In that situation, in an ideal world, from a cosmic justice standpoint, I believe it's probably wisest to hire that most, net, meritorious candidate but in the U.S. today, there are powerful vectors leading a company or government not to.

Shawn said...

Mary, thanks for your explanation of your opinion in response to my inquiry.

Just as an FYI, my point in bringing up the Robert Reich quote wasn't so much about highlighting ethnic affinity amongst Jews in particular; I just thought he elucidated it so well. For example I have a certain ethnic affinity toward other Scandinavian-Americans, much like two Indians meeting one another in, say, Sydney would, or like how any Americans meeting one another in a foreign land would.

Rabbi Rami, I have heard a couple Jewish leaders say that they prefer a small amount of anti-Semitism amongst Gentiles because to love them too much perpetuates intermarriage (sometimes referred to the "silent holocaust" by the Orthodox). What do you think?

Marty Nemko said...

I think it's absurd that people should be precluded by any entity from divorce. Of course, the media always picks opportunities to criticize Jews--in this case, an extremist Orthodox Jew--only the tiniest fraction of Jews would be like that.

Dan said...

Rabbi Rami says, "What we like is to hang with other like minded--secular, liberal, postmodern--people." So he's saying all Jews are Democrats. Great. And he's a rabbi. I would hate to be that one guy in his synagogue who is secretly conservative, traditional, and has no time for artsy-fartsy labels like "postmodern."

Anonymous said...

A similar phenomenon is taking place in the Roman Catholic faith for the same reasons as Judaism and others, such as:

1. The poor handling by the Church of incidents of sexual abuse by clergy members.
2. Not allowing priests to marry, which keeps many men who would do a good job away. In fact, the whole thing about the vows of poverty, chastity, and obedience are a hard sell.
3. Not allowing women to be priests.
4. Numerous incidents of non-sexual abuse, mistreatment, or neglect by clergy, ranging from nuns smacking kids with rulers to priests telling people God would deny them heaven for even slight transgressions to religious orders so focused on heaven that they're oblivious to real suffering going on around them.
5. The decline of Catholic schools and other Catholic organizations such as the Knights of Columbus. As Catholic school tuition goes up, some parents don't think it makes sense to pay tuition on top of taxes for schools they don't use.

Most of the Church's current growth in the US is driven by Hispanic, Filipino, and Vietnamese immigrants and their families.

Were it not for these groups, Catholicism would be in serious decline. Their practice of Catholicism, however, is very different than what we think of as Catholic worship, which is mostly Irish, Italian, and Polish.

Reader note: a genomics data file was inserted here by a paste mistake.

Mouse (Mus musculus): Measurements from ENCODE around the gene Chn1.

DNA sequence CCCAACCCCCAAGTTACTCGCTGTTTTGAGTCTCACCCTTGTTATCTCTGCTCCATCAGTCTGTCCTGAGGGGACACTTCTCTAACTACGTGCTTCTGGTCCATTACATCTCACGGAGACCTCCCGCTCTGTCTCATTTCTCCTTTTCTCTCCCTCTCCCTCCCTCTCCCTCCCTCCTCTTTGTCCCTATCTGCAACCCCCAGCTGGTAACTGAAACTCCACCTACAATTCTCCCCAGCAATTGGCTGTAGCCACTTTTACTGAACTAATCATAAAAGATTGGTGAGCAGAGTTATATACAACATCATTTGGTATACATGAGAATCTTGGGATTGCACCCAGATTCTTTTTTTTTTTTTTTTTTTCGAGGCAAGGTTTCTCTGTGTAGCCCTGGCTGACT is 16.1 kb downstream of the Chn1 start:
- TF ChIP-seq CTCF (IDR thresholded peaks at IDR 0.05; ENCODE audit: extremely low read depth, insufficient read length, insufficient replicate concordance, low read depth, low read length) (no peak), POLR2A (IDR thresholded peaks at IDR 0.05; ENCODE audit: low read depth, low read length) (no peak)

Shawn said...

Unfortunately there is a cabal of liberal, guilty White Jews in the elite media, along with a decently sized White Gentile cabal. These self-haters are also too common amongst the wealthy, in general.

Marty Nemko said...

Shawn, a core value among the Jewish intelligensia is to show how much they care about the have-nots. To be, for example, anti-Israel demonstrates that they'll champion the have-nots even to their own detriment.

Shawn said...

Good point about caring for the have-nots. I agree and I think a lot of it also has to do with status-striving -- which is (of course) common place amongst the successful in general.

Sometimes I wish I were Jewish or at least I think I think "Jewishly' -- my mind is geared a little more toward the qualitative versus quantitative. Some studies have shown European derived Jews have verbal IQ scores around 117.

Norway & Sweden hasn't had to defend itself against aggressors in recent times, like Israel. That's aside the point though; the Scandinavian countries have succumbed to the multiculturalism BS which is ruining them. Israel will follow the same path unfortunately, and is in fact well along that path. I just haven't seen any signs of hope. Finland has been sensible although technically it is not Scandinavian.

For what it's worth, if you go visit Norway or Sweden most of the people say they are Christian but it is more cultural than anything. From what I have heard they do not evangelize. Lutheranism is basically interchangeable with ethnicity in the same way Jew can be. 99% of people are the religion they are born with.

Shawn said...

Norway & Sweden hasn't had to defend itself against aggressors in recent times, like Israel.

I meant to write unlike Israel.

Lita Perna said...

I think it’s a splendid idea. I’ve thought about this a lot. I’d welcome a new and comfortable compromise. I am half breed that never fit in. With a gentile father and a Jewish mother, I am gentile when I’m with gentiles; Jewish when I’m with Jews, and would have been a Mischling if I’d lived in Nazi Germany. I grew up eating kosher chicken and bacon. Sometimes in the same day. I had Easter baskets and attended Seders. I decorated Christmas trees, and lit menorah candles. I made up guttural words that sounded like Jewish prayers.